In this first catechesis, Benedict XVI offered a few examples of prayer that were present in ancient cultures, "to highlight how, almost always and everywhere, we have turned to God. In ancient Egypt, for example, a blind man asking the divinity to return his sight, testifies to something universally human, which is the pure and simple prayer of someone who is suffering".

"In those sublime, all-time masterpieces of literature that are the Greek tragedies, even today, after 25 centuries, prayers expressing the desire to know God and adore His majesty are read, reflected on, and performed".

The Pope emphasized that "every prayer always expresses the truth of human creatures, who on the one hand experience a certain weakness and indigence and who, therefore, ask assistance from heaven and, on the other, who are endowed with an extraordinary dignity because able to prepare themselves to receive divine Revelation, discovering themselves capable of entering into communion with God".

"Persons of every age pray because they cannot stop asking themselves the meaning of their existence, which remains obscure and discouraging if they are unable to enter into relationship with the mystery of God and His plan for the world. Human life is a mixture of good and evil, of unwarranted suffering and of joy and beauty that, spontaneously and irresistibly, move us to ask God for the inner light and strength to sustain us on earth, revealing a hope that goes beyond the limits of death".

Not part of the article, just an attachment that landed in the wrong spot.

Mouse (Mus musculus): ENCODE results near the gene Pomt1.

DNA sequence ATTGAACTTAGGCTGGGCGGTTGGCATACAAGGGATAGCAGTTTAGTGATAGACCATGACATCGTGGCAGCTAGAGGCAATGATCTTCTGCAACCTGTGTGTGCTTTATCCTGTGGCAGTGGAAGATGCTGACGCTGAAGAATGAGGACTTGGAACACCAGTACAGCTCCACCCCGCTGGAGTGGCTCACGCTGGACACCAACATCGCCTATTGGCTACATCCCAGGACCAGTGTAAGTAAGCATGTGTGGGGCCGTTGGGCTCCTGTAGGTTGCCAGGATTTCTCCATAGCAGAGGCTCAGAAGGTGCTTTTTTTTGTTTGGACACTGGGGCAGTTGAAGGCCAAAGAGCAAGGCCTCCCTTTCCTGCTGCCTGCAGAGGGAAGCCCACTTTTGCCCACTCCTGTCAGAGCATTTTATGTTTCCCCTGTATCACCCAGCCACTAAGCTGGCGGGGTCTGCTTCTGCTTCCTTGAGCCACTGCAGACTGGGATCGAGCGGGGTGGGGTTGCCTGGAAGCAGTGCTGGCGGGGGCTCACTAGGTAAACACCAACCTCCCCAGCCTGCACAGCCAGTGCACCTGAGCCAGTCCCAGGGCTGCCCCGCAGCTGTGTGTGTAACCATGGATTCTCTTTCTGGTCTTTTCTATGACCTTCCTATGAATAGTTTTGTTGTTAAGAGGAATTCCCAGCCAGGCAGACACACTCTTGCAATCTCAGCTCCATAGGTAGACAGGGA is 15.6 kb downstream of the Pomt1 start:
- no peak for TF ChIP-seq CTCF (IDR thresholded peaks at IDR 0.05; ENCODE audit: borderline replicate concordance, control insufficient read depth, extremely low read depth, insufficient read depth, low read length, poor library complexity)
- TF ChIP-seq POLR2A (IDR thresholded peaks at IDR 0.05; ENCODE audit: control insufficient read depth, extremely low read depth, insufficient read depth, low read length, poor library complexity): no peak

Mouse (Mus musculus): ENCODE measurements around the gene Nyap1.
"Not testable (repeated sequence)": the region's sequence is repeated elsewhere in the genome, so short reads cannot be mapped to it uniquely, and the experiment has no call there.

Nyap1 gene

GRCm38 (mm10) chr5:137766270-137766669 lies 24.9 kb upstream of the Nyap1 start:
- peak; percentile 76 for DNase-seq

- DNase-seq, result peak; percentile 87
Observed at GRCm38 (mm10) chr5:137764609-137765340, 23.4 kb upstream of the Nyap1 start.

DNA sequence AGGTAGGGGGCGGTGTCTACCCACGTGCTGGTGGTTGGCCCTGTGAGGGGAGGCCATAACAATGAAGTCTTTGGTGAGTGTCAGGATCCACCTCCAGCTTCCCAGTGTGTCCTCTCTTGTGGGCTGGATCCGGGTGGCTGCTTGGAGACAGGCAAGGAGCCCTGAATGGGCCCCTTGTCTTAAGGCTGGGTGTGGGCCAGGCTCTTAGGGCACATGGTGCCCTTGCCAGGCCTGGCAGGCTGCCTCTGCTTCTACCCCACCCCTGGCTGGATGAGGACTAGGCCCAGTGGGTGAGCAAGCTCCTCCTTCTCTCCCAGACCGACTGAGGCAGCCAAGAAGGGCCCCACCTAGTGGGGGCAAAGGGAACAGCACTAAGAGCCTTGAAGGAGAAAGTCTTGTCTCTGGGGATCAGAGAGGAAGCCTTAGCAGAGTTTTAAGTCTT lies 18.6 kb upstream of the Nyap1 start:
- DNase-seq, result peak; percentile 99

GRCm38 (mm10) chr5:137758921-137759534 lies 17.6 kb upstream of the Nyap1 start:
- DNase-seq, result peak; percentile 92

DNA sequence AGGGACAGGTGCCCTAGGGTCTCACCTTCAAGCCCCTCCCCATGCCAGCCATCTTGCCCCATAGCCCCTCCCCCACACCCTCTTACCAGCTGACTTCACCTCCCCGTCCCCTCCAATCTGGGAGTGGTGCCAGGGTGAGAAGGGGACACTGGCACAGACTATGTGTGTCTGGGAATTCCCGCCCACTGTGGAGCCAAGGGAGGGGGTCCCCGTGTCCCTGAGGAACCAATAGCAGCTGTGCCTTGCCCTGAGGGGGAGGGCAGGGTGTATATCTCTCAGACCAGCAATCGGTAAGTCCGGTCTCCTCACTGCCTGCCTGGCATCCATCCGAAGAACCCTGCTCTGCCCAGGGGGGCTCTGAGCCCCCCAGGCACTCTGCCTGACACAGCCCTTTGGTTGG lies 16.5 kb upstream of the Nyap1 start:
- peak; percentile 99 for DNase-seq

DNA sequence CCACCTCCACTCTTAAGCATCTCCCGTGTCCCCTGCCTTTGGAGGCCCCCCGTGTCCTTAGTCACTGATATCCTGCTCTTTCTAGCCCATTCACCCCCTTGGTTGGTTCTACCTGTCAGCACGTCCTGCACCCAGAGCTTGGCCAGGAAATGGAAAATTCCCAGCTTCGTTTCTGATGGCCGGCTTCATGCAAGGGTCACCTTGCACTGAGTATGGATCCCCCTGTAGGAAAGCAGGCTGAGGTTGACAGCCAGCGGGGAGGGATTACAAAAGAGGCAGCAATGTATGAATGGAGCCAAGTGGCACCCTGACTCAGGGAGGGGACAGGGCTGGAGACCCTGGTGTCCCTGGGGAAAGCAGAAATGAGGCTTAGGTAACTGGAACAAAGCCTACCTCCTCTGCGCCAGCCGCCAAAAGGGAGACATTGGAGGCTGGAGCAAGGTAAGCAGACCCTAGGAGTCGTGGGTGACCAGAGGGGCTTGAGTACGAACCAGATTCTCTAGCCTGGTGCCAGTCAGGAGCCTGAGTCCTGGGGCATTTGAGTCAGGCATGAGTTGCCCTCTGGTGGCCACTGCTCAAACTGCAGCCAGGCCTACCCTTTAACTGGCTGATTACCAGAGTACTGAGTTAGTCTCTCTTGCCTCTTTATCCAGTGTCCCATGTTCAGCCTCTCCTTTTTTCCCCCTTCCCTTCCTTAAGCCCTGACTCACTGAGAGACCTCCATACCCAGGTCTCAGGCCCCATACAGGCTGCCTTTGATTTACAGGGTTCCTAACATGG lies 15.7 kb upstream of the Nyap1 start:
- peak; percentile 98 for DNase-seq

Benedict XVI concluded, asking that the Lord, "at the beginning of this journey in the School of Prayer, enlighten our minds and our hearts so that our relationship with Him in prayer be always more intense, affectionate, and constant. One more time let us ask Him: 'Lord, hear our prayer'".

Tuesday, May 3, 2011

The Parents’ Duty Is to Lead Their Children to God - Reverend Francis Spirago’s, The Catechism Explained

Parents must instruct their children in God’s law as Tobias did. He taught his son from his infancy to fear God and to abstain from sin (Tob. 1:10), and when Tobias thought his death was near, he gave him godly admonitions (Tob. 4:1–23).

Parents should endeavor to stifle evil propensities in their children, and bring them up in the discipline and correction of the Lord (Eph. 6:4). They should teach them to pray, beginning with the Sign of the Cross and the invocation of the Holy Name, and proceeding to the Our Father, Hail Mary and the Creed. The children’s daily prayers should be very short, so as not to become wearisome to them.